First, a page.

In short, the grandfather reveals and Chabon skillfully assembles and polishes a treasure chest of experiences, Dickensian in their variety, one to be explored with delight and wonder.

For very good reason, Moonglow (affiliate link below) was selected by numerous publications as a “best book” of 2016.

Sophie Scholl – The Final Days

Sophie Scholl, Nazis

Julia Jentsch as Sophie Scholl

Netflix finally sent a movie whose queue we’d been in for years (they must have only a single copy), and wouldn’t you know, it arrived the same week we saw another based-on-a-true-story German-subtitled movie about World War II, Labyrinth of Lies. But you don’t have to wait so long, the entire 2005 Scholl movie is available on YouTube, or you can watch this snippet (trailer).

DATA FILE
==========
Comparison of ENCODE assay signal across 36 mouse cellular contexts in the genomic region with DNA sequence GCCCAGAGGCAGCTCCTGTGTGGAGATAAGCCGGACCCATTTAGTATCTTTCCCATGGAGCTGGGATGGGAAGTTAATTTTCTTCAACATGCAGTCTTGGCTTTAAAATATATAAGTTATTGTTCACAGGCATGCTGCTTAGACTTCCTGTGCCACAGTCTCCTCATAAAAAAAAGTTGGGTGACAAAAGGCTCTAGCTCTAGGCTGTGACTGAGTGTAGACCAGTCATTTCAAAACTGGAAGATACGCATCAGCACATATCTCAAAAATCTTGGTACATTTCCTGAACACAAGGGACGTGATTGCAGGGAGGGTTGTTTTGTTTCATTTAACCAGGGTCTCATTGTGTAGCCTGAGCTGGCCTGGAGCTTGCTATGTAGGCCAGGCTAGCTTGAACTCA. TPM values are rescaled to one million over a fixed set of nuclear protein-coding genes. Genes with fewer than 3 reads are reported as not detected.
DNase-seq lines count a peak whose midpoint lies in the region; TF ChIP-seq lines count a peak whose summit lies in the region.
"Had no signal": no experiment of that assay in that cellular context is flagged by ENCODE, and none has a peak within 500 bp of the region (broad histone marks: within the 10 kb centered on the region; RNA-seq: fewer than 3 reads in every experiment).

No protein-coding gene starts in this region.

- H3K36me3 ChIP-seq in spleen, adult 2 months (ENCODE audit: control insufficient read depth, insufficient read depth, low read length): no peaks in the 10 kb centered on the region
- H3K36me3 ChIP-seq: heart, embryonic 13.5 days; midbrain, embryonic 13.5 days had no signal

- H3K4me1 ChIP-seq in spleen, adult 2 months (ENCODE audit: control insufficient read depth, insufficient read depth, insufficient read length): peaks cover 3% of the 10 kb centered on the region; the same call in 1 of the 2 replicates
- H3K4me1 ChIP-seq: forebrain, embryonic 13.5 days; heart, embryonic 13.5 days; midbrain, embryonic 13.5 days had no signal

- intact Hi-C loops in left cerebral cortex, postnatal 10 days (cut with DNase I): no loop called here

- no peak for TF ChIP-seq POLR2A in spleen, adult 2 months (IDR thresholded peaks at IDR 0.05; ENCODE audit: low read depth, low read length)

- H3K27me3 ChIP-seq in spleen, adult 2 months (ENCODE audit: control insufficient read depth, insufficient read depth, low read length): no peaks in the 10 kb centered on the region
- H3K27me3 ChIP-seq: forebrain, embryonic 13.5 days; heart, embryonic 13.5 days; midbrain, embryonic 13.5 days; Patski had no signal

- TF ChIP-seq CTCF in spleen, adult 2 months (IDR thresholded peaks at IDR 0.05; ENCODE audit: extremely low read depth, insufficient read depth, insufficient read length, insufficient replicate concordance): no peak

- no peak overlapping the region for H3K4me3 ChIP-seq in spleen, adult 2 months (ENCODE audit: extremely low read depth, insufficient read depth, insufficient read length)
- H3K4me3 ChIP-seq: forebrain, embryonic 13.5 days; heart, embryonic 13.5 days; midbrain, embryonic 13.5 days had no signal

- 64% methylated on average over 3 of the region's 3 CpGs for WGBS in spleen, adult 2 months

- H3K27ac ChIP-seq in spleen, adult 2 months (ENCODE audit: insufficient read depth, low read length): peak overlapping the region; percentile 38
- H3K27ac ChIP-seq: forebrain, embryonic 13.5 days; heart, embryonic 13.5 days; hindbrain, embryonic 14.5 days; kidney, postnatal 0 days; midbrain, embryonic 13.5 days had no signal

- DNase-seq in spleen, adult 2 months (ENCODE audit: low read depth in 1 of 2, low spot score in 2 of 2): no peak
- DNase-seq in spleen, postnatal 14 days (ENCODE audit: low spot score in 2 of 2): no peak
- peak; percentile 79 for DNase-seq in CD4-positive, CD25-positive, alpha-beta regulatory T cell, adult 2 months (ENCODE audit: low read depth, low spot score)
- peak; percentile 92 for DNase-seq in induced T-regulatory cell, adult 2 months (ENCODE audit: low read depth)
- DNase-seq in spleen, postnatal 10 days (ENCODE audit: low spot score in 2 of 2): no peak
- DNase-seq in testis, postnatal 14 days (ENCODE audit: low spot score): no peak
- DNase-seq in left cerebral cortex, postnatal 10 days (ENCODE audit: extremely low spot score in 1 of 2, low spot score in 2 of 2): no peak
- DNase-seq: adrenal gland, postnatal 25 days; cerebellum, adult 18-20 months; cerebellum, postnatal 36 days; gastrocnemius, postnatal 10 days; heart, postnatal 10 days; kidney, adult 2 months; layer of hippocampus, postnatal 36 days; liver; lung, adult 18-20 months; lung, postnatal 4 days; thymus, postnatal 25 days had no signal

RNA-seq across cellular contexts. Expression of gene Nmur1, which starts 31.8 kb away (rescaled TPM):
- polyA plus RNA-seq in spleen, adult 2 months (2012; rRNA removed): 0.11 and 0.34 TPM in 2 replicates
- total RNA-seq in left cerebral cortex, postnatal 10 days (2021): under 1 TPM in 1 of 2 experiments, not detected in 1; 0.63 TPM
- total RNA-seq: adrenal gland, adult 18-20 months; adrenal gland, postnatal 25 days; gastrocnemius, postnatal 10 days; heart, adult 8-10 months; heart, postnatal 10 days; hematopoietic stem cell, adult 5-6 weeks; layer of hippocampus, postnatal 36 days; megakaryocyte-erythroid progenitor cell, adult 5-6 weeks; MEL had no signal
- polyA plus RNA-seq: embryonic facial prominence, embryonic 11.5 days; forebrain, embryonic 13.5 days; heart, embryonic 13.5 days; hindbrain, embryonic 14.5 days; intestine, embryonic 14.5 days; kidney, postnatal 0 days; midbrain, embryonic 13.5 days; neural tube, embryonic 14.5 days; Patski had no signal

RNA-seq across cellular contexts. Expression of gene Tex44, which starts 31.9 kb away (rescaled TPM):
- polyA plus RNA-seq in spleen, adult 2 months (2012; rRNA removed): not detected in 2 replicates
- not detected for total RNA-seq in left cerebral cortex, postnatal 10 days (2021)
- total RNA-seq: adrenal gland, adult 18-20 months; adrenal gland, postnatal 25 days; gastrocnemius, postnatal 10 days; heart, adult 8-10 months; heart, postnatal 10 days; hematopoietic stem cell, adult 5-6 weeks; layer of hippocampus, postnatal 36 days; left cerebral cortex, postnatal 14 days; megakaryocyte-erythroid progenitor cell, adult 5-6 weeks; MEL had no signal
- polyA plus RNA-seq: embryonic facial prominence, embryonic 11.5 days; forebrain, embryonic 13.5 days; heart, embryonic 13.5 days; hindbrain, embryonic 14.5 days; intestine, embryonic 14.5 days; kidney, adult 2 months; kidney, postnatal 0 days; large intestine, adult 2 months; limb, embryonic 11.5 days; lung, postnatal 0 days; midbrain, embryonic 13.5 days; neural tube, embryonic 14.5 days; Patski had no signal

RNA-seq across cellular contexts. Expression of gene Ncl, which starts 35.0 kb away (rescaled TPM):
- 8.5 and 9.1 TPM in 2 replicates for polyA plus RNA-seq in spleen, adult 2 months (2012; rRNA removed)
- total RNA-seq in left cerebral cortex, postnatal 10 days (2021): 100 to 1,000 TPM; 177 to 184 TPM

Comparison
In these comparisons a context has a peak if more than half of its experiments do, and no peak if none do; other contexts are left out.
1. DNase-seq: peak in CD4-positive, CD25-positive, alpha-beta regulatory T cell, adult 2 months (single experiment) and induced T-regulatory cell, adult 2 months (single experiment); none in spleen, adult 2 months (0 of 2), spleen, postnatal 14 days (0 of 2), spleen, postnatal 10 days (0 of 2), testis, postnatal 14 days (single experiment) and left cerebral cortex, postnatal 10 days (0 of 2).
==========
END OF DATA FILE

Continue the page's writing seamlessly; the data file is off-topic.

Sophie Scholl, age 21, her older brother Hans, and several of their friends were students in Munich during the war and participated in a non-violent resistance organization called The White Rose. It was 1943. Stalingrad had just been lost, the Eastern Front was a disaster, and most German military leaders saw inevitable looming defeat. It was in that atmosphere that Sophie and her brother are arrested for distributing anti-war flyers at the university, and the movie focuses on her interrogation by the Gestapo. It doesn’t involve the thuggish violence one might expect; rather, it’s a duel of wits between Sophie and her interrogator, Robert Mohr, as she refuses to name accomplices.